Companies

Covid second wave threatens to throw auto industry out of gear

G Balachandar Chennai | Updated on April 26, 2021

Spike in new cases and restrictions in key States have aggravated the problems for OEMs, which were reeling under semiconductor supply issues   -  Bloomberg

Rising infections in rural areas hits two-wheelers, tractors

The second wave of Covid-19 is threatening to slam the brakes on the automotive sector that was just beginning to accelerate.

The cautious optimism with which the auto-makers looked forward to FY22 has given way to worry as the sudden spike in the infections has led to lockdown in many key markets.

Walk-ins drop

In a major setback this time, the rural markets appears to be suffering, too, and two-wheeler sales have already taken a beating.

Tractor sales may also feel the pressure though it is still early to make any conclusion.

Industry representatives and passenger vehicle dealers say customer walk-ins have dropped considerably.

“Overall, things are not that good. Covid States have gone through lockdowns. All dealerships are closed there and obviously it will affect the retail business. Even in other States where markets are open, customer movement has reduced and footfalls have dropped due to fear psychosis. Overall, walk-ins have dropped considerably,” says Vinkesh Gulati, President, Federation of Automobile Dealers Associations (FADA).

It’s a double-whammy for the PV segment as the spike in new cases and restrictions in key States have aggravated the problems for OEMs, which were altready reeling under semiconductor supply issues.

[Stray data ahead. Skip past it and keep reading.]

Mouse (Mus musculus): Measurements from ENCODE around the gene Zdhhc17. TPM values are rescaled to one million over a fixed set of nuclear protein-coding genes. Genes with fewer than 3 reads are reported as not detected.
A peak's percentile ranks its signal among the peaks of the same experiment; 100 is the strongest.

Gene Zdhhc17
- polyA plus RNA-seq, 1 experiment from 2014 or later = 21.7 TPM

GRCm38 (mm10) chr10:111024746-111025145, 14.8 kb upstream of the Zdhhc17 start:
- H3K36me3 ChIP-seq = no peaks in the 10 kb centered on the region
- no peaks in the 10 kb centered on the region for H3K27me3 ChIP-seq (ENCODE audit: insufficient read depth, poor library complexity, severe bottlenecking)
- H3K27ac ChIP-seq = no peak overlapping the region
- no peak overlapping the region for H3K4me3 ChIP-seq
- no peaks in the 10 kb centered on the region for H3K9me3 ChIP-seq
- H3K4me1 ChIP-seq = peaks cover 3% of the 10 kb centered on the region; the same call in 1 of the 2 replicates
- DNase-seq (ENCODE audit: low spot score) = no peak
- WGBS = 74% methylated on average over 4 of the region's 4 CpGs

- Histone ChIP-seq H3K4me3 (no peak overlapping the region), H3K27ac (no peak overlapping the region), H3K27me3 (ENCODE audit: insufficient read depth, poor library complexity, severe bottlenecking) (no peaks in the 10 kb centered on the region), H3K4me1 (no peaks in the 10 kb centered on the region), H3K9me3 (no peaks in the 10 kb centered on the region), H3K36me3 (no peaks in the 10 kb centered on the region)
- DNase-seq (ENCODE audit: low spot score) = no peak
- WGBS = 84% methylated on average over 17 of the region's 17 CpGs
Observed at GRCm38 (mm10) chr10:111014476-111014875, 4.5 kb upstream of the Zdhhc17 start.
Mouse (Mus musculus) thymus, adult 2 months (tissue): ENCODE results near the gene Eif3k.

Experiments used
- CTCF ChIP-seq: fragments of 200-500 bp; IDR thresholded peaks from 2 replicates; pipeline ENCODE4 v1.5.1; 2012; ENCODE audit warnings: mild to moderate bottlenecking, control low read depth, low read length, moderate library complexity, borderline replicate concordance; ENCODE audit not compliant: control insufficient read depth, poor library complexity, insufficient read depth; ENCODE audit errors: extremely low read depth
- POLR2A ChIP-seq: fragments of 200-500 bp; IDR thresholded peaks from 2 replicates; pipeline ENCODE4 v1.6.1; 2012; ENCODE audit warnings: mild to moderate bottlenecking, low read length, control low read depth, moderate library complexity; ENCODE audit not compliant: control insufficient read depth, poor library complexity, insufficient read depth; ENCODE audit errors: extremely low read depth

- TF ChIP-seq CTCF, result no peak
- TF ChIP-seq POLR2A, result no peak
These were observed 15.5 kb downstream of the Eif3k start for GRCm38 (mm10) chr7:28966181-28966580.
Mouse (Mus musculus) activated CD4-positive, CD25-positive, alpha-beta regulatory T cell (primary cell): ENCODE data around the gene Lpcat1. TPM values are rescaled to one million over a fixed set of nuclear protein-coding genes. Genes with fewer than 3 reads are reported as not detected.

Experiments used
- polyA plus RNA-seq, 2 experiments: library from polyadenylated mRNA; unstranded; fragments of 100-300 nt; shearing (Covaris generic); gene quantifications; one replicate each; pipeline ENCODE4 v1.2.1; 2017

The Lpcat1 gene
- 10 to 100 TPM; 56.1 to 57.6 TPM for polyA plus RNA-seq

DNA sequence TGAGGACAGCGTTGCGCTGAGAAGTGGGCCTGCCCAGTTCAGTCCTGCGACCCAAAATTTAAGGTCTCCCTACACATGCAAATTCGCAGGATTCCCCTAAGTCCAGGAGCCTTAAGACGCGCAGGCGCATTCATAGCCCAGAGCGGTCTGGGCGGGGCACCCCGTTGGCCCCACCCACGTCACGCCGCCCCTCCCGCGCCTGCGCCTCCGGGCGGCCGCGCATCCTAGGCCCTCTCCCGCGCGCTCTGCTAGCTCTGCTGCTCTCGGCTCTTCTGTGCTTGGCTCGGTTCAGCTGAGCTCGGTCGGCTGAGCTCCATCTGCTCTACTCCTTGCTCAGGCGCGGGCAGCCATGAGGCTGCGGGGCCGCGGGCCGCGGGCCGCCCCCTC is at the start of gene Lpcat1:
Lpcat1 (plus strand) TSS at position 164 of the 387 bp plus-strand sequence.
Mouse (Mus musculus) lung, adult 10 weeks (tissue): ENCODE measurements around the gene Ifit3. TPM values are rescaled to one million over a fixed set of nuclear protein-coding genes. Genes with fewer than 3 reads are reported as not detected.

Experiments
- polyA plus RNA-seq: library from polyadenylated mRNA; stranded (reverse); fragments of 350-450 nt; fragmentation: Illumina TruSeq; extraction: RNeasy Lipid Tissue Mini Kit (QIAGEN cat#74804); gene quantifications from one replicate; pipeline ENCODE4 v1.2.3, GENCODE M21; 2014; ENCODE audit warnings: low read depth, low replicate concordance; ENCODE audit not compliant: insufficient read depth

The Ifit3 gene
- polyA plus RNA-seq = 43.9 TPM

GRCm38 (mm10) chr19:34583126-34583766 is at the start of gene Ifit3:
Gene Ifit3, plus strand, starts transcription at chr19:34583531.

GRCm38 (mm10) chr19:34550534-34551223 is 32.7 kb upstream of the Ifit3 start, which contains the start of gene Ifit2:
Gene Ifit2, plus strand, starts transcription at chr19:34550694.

Thus, dealerships that are operational are facing challenges in getting vehicles from OEMs and meeting the commitments for bookings, while the future order book looks bleak.

2W sales skid

the two-wheeler segment appears to be facing the brunt of the second wave, as FADA Chief expects the retail decline to be higher than PVs.

“With no manufacturing disruptions (as in the PV segment), two-wheeler dealers started April with high inventory in view of favourable growth factors. But the second wave has hugely dented their sales. The de-growth will be 10-20 percentage points more than PVs this month” says Gulati.

Analysts at Motilal Oswal Securities say that two-wheeler dealers indicate that sales were down 30-50 per cent with no sign of a recovery. The impact of the second wave on small cities and rural areas is a big concern.

Tractor sales hit

Industry representatives are keeping their fingers crossed on tractors, too. During the first wave last year, tractor sales were not impacted.

While the industry was expecting a moderation in sales after the record volumes in FY21, the second wave threatens to impact tractor sales more this time due to the higher infections in rural areas.

A leading financier of two-wheelers and tractors says that it is little early to gauge the impact as most of its offices are open, unlike last time.

“Also, with rapid vaccination plans and learnings from last year, we expect things to come back to normalcy earlier than last time,” said a senior official of the company.

Published on April 25, 2021

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